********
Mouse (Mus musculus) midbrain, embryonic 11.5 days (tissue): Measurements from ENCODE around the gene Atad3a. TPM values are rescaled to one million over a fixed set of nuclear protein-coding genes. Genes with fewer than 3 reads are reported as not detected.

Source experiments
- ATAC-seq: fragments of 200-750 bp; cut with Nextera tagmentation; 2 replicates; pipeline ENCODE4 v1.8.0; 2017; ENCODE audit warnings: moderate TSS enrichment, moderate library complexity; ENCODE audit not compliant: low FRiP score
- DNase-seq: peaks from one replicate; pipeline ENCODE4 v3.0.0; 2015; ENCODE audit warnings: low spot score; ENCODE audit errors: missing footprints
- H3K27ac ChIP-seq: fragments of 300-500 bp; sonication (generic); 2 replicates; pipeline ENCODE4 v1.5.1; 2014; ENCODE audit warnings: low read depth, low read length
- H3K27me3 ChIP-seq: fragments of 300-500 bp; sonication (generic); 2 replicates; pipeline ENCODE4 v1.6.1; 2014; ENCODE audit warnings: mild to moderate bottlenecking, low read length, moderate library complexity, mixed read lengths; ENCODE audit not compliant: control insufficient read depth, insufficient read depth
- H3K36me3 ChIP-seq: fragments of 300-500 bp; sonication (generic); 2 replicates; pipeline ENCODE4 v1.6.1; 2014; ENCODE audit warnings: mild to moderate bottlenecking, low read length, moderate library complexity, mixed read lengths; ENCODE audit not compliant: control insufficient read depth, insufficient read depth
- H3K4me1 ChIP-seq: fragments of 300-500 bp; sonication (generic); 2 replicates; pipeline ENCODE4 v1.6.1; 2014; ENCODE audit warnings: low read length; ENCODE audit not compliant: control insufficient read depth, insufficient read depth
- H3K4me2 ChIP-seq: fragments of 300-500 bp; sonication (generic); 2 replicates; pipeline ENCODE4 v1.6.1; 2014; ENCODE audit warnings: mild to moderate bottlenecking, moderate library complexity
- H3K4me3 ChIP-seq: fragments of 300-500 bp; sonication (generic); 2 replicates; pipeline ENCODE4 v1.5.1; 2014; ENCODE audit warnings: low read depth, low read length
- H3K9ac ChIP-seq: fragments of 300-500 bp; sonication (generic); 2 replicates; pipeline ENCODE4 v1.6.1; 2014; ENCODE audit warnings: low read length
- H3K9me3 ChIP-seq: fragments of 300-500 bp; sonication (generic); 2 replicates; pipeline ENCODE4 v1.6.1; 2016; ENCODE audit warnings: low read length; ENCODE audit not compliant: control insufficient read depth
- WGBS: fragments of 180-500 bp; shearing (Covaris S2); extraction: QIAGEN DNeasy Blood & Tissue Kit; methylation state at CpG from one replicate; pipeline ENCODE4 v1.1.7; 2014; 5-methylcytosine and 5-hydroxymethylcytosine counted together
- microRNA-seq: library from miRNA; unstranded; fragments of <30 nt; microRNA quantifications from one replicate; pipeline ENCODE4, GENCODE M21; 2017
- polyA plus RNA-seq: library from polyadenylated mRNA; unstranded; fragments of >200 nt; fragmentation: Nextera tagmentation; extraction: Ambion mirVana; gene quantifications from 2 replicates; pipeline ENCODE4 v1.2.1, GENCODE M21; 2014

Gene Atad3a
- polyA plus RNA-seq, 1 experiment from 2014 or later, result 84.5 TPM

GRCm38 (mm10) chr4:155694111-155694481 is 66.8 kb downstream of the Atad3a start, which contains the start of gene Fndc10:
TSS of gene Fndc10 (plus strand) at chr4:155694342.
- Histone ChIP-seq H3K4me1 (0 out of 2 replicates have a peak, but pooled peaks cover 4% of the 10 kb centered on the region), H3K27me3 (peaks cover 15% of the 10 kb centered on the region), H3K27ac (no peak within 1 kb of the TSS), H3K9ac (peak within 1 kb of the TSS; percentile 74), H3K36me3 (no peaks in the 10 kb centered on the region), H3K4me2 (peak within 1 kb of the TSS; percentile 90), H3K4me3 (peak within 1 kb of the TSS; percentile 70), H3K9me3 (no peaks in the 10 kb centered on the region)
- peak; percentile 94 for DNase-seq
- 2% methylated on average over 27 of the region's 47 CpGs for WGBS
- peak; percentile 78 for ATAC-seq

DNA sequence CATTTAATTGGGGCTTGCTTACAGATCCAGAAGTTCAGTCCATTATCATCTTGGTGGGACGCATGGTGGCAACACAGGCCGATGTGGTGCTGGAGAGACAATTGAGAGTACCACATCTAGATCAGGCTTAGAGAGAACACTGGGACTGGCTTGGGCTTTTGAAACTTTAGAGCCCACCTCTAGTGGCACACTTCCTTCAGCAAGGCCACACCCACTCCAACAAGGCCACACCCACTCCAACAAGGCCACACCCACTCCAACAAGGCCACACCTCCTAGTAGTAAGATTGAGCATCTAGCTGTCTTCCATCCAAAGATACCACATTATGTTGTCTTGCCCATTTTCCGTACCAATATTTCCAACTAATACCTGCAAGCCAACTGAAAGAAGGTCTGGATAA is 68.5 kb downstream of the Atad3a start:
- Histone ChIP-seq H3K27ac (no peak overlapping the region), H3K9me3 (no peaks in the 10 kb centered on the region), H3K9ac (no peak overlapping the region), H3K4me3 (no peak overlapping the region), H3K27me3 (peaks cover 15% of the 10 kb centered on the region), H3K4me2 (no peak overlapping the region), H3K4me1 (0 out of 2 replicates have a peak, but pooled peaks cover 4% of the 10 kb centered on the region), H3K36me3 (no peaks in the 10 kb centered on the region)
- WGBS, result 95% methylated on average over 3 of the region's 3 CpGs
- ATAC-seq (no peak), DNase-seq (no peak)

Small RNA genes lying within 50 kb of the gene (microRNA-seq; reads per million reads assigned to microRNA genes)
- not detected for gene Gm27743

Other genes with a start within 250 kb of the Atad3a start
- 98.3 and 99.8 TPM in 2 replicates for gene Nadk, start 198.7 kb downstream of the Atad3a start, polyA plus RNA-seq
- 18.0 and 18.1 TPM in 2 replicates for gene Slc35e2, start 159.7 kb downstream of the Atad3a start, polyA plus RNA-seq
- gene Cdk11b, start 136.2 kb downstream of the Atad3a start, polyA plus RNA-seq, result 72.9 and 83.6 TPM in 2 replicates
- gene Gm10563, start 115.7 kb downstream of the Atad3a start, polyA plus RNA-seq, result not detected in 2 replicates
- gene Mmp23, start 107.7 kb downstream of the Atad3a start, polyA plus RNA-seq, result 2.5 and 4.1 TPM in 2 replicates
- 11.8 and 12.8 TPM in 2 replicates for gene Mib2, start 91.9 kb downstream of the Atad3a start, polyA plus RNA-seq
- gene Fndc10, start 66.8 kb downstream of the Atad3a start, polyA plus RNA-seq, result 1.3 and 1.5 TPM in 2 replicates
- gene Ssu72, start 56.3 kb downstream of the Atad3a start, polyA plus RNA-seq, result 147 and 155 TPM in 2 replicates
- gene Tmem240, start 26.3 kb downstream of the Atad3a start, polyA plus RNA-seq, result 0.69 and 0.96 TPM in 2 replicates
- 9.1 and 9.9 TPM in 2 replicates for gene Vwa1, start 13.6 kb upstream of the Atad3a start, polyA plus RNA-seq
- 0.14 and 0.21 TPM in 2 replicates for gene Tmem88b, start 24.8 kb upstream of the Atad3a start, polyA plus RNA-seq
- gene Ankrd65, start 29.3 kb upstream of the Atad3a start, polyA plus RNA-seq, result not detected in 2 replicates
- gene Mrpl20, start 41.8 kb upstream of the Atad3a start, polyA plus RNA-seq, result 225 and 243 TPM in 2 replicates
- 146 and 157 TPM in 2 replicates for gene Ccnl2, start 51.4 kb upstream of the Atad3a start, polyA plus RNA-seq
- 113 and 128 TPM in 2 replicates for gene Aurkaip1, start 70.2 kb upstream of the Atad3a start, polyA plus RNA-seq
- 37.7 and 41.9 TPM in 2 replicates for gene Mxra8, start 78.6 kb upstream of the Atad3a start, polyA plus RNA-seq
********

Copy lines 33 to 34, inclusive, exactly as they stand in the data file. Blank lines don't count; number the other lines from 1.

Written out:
- gene Cdk11b, start 136.2 kb downstream of the Atad3a start, polyA plus RNA-seq, result 72.9 and 83.6 TPM in 2 replicates
- gene Gm10563, start 115.7 kb downstream of the Atad3a start, polyA plus RNA-seq, result not detected in 2 replicates